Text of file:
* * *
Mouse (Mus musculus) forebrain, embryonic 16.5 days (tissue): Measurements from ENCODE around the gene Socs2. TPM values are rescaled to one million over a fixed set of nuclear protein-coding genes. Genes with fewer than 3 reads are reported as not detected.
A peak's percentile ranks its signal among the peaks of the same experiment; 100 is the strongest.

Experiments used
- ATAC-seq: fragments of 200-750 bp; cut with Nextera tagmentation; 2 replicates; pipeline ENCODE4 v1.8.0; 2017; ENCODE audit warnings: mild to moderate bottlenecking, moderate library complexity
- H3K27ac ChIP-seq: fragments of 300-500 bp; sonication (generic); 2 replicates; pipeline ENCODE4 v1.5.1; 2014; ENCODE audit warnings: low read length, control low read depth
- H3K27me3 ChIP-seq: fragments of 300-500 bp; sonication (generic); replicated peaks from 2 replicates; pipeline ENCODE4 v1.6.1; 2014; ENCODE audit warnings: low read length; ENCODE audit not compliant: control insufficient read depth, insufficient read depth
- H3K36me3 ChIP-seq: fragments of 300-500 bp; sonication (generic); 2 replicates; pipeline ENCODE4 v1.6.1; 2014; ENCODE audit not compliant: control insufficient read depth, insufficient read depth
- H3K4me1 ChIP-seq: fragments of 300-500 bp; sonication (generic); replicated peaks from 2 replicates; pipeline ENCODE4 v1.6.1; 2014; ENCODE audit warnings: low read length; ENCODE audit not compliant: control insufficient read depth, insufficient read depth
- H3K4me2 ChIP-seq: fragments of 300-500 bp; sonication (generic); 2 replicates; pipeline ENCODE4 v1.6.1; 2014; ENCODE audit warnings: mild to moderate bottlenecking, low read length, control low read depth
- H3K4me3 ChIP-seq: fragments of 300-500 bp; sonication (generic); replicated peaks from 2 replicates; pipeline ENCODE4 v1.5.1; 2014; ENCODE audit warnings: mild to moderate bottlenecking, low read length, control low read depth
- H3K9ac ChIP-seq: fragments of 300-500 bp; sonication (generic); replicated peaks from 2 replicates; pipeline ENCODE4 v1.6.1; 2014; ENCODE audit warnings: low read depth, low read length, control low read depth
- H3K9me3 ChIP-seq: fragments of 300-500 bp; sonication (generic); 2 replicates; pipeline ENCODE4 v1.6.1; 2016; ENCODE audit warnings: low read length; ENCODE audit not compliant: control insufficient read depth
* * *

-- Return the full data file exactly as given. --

Mouse (Mus musculus) forebrain, embryonic 16.5 days (tissue): Measurements from ENCODE around the gene Socs2. TPM values are rescaled to one million over a fixed set of nuclear protein-coding genes. Genes with fewer than 3 reads are reported as not detected.
A peak's percentile ranks its signal among the peaks of the same experiment; 100 is the strongest.

Experiments used
- ATAC-seq: fragments of 200-750 bp; cut with Nextera tagmentation; 2 replicates; pipeline ENCODE4 v1.8.0; 2017; ENCODE audit warnings: mild to moderate bottlenecking, moderate library complexity
- H3K27ac ChIP-seq: fragments of 300-500 bp; sonication (generic); 2 replicates; pipeline ENCODE4 v1.5.1; 2014; ENCODE audit warnings: low read length, control low read depth
- H3K27me3 ChIP-seq: fragments of 300-500 bp; sonication (generic); replicated peaks from 2 replicates; pipeline ENCODE4 v1.6.1; 2014; ENCODE audit warnings: low read length; ENCODE audit not compliant: control insufficient read depth, insufficient read depth
- H3K36me3 ChIP-seq: fragments of 300-500 bp; sonication (generic); 2 replicates; pipeline ENCODE4 v1.6.1; 2014; ENCODE audit not compliant: control insufficient read depth, insufficient read depth
- H3K4me1 ChIP-seq: fragments of 300-500 bp; sonication (generic); replicated peaks from 2 replicates; pipeline ENCODE4 v1.6.1; 2014; ENCODE audit warnings: low read length; ENCODE audit not compliant: control insufficient read depth, insufficient read depth
- H3K4me2 ChIP-seq: fragments of 300-500 bp; sonication (generic); 2 replicates; pipeline ENCODE4 v1.6.1; 2014; ENCODE audit warnings: mild to moderate bottlenecking, low read length, control low read depth
- H3K4me3 ChIP-seq: fragments of 300-500 bp; sonication (generic); replicated peaks from 2 replicates; pipeline ENCODE4 v1.5.1; 2014; ENCODE audit warnings: mild to moderate bottlenecking, low read length, control low read depth
- H3K9ac ChIP-seq: fragments of 300-500 bp; sonication (generic); replicated peaks from 2 replicates; pipeline ENCODE4 v1.6.1; 2014; ENCODE audit warnings: low read depth, low read length, control low read depth
- H3K9me3 ChIP-seq: fragments of 300-500 bp; sonication (generic); 2 replicates; pipeline ENCODE4 v1.6.1; 2016; ENCODE audit warnings: low read length; ENCODE audit not compliant: control insufficient read depth